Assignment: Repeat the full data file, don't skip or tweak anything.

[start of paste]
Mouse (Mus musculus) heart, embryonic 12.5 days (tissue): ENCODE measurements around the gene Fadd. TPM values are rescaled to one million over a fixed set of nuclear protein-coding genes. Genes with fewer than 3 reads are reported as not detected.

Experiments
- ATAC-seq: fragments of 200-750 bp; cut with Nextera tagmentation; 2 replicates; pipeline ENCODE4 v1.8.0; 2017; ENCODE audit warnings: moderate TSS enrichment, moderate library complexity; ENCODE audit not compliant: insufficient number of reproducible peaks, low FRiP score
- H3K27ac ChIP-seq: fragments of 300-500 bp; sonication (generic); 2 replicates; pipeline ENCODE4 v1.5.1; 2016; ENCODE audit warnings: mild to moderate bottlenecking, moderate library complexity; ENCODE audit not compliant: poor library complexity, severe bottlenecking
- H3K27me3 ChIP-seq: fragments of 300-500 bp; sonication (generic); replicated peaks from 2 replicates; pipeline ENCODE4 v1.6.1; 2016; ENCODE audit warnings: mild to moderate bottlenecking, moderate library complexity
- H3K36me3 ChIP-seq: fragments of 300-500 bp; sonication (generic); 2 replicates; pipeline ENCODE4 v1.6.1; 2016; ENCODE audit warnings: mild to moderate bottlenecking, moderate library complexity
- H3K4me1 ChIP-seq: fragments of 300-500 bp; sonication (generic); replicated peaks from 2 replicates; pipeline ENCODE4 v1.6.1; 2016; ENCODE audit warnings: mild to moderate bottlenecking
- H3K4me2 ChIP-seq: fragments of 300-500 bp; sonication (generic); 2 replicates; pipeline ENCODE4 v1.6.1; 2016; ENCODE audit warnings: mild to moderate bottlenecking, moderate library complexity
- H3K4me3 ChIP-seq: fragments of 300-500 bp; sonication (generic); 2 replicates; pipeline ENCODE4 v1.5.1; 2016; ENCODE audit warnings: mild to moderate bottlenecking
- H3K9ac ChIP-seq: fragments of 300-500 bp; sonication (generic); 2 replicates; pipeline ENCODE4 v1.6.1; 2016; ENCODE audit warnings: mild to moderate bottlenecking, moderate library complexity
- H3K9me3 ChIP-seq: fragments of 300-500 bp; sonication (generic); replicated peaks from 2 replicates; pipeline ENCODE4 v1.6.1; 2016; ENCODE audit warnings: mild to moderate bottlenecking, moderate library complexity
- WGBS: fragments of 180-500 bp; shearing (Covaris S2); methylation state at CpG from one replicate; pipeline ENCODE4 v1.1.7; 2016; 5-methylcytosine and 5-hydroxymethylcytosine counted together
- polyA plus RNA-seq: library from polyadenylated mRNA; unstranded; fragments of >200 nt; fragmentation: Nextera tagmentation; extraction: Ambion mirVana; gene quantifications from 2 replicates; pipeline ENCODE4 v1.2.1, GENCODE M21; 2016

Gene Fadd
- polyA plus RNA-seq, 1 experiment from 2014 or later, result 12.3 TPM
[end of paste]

Mouse (Mus musculus) heart, embryonic 12.5 days (tissue): ENCODE measurements around the gene Fadd. TPM values are rescaled to one million over a fixed set of nuclear protein-coding genes. Genes with fewer than 3 reads are reported as not detected.

Experiments
- ATAC-seq: fragments of 200-750 bp; cut with Nextera tagmentation; 2 replicates; pipeline ENCODE4 v1.8.0; 2017; ENCODE audit warnings: moderate TSS enrichment, moderate library complexity; ENCODE audit not compliant: insufficient number of reproducible peaks, low FRiP score
- H3K27ac ChIP-seq: fragments of 300-500 bp; sonication (generic); 2 replicates; pipeline ENCODE4 v1.5.1; 2016; ENCODE audit warnings: mild to moderate bottlenecking, moderate library complexity; ENCODE audit not compliant: poor library complexity, severe bottlenecking
- H3K27me3 ChIP-seq: fragments of 300-500 bp; sonication (generic); replicated peaks from 2 replicates; pipeline ENCODE4 v1.6.1; 2016; ENCODE audit warnings: mild to moderate bottlenecking, moderate library complexity
- H3K36me3 ChIP-seq: fragments of 300-500 bp; sonication (generic); 2 replicates; pipeline ENCODE4 v1.6.1; 2016; ENCODE audit warnings: mild to moderate bottlenecking, moderate library complexity
- H3K4me1 ChIP-seq: fragments of 300-500 bp; sonication (generic); replicated peaks from 2 replicates; pipeline ENCODE4 v1.6.1; 2016; ENCODE audit warnings: mild to moderate bottlenecking
- H3K4me2 ChIP-seq: fragments of 300-500 bp; sonication (generic); 2 replicates; pipeline ENCODE4 v1.6.1; 2016; ENCODE audit warnings: mild to moderate bottlenecking, moderate library complexity
- H3K4me3 ChIP-seq: fragments of 300-500 bp; sonication (generic); 2 replicates; pipeline ENCODE4 v1.5.1; 2016; ENCODE audit warnings: mild to moderate bottlenecking
- H3K9ac ChIP-seq: fragments of 300-500 bp; sonication (generic); 2 replicates; pipeline ENCODE4 v1.6.1; 2016; ENCODE audit warnings: mild to moderate bottlenecking, moderate library complexity
- H3K9me3 ChIP-seq: fragments of 300-500 bp; sonication (generic); replicated peaks from 2 replicates; pipeline ENCODE4 v1.6.1; 2016; ENCODE audit warnings: mild to moderate bottlenecking, moderate library complexity
- WGBS: fragments of 180-500 bp; shearing (Covaris S2); methylation state at CpG from one replicate; pipeline ENCODE4 v1.1.7; 2016; 5-methylcytosine and 5-hydroxymethylcytosine counted together
- polyA plus RNA-seq: library from polyadenylated mRNA; unstranded; fragments of >200 nt; fragmentation: Nextera tagmentation; extraction: Ambion mirVana; gene quantifications from 2 replicates; pipeline ENCODE4 v1.2.1, GENCODE M21; 2016

Gene Fadd
- polyA plus RNA-seq, 1 experiment from 2014 or later, result 12.3 TPM